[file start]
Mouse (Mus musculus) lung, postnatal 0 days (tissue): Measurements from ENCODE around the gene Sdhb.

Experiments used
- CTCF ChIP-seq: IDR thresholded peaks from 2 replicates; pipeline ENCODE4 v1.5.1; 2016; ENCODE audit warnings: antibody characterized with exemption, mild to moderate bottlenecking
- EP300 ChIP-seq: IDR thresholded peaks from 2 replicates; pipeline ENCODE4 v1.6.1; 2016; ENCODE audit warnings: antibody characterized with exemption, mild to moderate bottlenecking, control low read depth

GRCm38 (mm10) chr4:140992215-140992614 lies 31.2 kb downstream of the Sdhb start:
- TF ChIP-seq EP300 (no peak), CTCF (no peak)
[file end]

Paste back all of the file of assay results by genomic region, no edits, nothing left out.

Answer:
Mouse (Mus musculus) lung, postnatal 0 days (tissue): Measurements from ENCODE around the gene Sdhb.

Experiments used
- CTCF ChIP-seq: IDR thresholded peaks from 2 replicates; pipeline ENCODE4 v1.5.1; 2016; ENCODE audit warnings: antibody characterized with exemption, mild to moderate bottlenecking
- EP300 ChIP-seq: IDR thresholded peaks from 2 replicates; pipeline ENCODE4 v1.6.1; 2016; ENCODE audit warnings: antibody characterized with exemption, mild to moderate bottlenecking, control low read depth

GRCm38 (mm10) chr4:140992215-140992614 lies 31.2 kb downstream of the Sdhb start:
- TF ChIP-seq EP300 (no peak), CTCF (no peak)